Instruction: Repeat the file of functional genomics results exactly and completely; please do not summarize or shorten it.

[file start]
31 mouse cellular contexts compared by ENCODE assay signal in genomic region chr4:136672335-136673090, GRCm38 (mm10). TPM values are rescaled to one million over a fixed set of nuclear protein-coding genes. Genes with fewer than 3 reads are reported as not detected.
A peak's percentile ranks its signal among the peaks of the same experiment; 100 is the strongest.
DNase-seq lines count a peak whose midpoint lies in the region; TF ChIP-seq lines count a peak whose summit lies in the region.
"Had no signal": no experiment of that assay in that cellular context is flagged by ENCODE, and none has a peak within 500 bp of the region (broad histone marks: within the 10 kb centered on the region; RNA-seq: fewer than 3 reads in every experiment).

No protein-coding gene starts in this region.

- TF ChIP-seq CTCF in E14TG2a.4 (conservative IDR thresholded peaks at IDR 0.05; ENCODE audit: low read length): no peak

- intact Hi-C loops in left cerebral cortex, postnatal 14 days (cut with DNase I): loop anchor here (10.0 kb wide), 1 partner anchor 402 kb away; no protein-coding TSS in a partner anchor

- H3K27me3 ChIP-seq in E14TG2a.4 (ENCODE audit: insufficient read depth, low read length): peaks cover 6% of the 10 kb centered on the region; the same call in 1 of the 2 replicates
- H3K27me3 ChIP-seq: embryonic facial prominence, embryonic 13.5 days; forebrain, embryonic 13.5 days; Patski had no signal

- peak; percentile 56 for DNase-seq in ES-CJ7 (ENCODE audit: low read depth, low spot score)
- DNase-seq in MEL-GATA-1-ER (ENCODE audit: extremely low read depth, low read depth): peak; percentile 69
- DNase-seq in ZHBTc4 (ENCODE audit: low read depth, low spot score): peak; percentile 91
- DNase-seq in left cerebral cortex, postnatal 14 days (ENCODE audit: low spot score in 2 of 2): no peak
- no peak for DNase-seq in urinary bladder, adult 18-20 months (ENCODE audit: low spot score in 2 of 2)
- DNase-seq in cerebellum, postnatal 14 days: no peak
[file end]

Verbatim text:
31 mouse cellular contexts compared by ENCODE assay signal in genomic region chr4:136672335-136673090, GRCm38 (mm10). TPM values are rescaled to one million over a fixed set of nuclear protein-coding genes. Genes with fewer than 3 reads are reported as not detected.
A peak's percentile ranks its signal among the peaks of the same experiment; 100 is the strongest.
DNase-seq lines count a peak whose midpoint lies in the region; TF ChIP-seq lines count a peak whose summit lies in the region.
"Had no signal": no experiment of that assay in that cellular context is flagged by ENCODE, and none has a peak within 500 bp of the region (broad histone marks: within the 10 kb centered on the region; RNA-seq: fewer than 3 reads in every experiment).

No protein-coding gene starts in this region.

- TF ChIP-seq CTCF in E14TG2a.4 (conservative IDR thresholded peaks at IDR 0.05; ENCODE audit: low read length): no peak

- intact Hi-C loops in left cerebral cortex, postnatal 14 days (cut with DNase I): loop anchor here (10.0 kb wide), 1 partner anchor 402 kb away; no protein-coding TSS in a partner anchor

- H3K27me3 ChIP-seq in E14TG2a.4 (ENCODE audit: insufficient read depth, low read length): peaks cover 6% of the 10 kb centered on the region; the same call in 1 of the 2 replicates
- H3K27me3 ChIP-seq: embryonic facial prominence, embryonic 13.5 days; forebrain, embryonic 13.5 days; Patski had no signal

- peak; percentile 56 for DNase-seq in ES-CJ7 (ENCODE audit: low read depth, low spot score)
- DNase-seq in MEL-GATA-1-ER (ENCODE audit: extremely low read depth, low read depth): peak; percentile 69
- DNase-seq in ZHBTc4 (ENCODE audit: low read depth, low spot score): peak; percentile 91
- DNase-seq in left cerebral cortex, postnatal 14 days (ENCODE audit: low spot score in 2 of 2): no peak
- no peak for DNase-seq in urinary bladder, adult 18-20 months (ENCODE audit: low spot score in 2 of 2)
- DNase-seq in cerebellum, postnatal 14 days: no peak